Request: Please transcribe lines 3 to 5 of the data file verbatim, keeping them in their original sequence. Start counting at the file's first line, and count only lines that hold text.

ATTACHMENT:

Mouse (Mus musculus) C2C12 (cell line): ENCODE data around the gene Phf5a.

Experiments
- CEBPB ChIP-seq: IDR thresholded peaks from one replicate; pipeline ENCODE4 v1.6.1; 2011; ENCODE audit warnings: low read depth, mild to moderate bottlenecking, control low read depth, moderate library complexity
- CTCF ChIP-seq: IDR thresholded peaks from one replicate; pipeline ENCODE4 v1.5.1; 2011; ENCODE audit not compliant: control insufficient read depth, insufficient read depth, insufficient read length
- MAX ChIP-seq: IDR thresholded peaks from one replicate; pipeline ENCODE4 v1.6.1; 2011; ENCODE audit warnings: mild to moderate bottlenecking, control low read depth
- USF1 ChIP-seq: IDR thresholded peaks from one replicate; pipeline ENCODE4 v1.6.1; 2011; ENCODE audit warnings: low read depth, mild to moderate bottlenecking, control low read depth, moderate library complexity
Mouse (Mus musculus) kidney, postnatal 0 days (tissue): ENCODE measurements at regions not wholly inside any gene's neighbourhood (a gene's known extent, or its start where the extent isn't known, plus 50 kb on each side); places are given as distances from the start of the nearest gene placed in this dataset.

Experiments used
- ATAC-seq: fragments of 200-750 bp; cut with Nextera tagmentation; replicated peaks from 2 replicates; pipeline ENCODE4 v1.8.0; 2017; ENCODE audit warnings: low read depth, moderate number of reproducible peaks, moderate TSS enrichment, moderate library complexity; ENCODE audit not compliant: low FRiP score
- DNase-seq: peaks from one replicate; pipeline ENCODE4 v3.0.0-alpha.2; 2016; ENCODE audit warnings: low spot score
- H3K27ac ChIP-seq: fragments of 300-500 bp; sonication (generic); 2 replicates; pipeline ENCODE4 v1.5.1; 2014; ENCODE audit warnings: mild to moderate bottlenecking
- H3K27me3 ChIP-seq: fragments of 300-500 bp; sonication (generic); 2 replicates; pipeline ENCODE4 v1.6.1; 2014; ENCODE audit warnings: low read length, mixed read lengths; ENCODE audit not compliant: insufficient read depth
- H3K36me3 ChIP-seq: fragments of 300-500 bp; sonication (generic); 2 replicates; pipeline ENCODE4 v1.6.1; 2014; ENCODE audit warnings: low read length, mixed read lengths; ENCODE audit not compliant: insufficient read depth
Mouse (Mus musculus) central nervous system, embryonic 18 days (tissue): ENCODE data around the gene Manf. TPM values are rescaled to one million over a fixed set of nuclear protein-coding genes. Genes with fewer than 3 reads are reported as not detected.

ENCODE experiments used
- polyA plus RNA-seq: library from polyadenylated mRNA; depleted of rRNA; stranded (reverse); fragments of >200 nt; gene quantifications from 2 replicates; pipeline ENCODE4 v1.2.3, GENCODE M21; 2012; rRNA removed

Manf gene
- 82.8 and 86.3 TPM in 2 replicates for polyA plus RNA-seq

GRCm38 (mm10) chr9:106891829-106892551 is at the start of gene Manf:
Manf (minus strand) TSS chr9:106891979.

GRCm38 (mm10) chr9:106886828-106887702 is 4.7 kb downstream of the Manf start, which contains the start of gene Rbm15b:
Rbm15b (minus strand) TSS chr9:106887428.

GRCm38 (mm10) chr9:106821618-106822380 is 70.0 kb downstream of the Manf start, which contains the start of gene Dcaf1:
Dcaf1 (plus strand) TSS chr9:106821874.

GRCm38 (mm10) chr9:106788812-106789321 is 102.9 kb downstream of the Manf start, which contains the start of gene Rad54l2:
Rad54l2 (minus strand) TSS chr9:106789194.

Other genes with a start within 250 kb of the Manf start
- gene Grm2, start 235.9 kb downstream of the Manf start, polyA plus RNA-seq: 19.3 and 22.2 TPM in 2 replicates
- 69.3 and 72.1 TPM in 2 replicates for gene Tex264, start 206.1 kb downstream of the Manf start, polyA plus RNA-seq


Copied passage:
- CEBPB ChIP-seq: IDR thresholded peaks from one replicate; pipeline ENCODE4 v1.6.1; 2011; ENCODE audit warnings: low read depth, mild to moderate bottlenecking, control low read depth, moderate library complexity
- CTCF ChIP-seq: IDR thresholded peaks from one replicate; pipeline ENCODE4 v1.5.1; 2011; ENCODE audit not compliant: control insufficient read depth, insufficient read depth, insufficient read length
- MAX ChIP-seq: IDR thresholded peaks from one replicate; pipeline ENCODE4 v1.6.1; 2011; ENCODE audit warnings: mild to moderate bottlenecking, control low read depth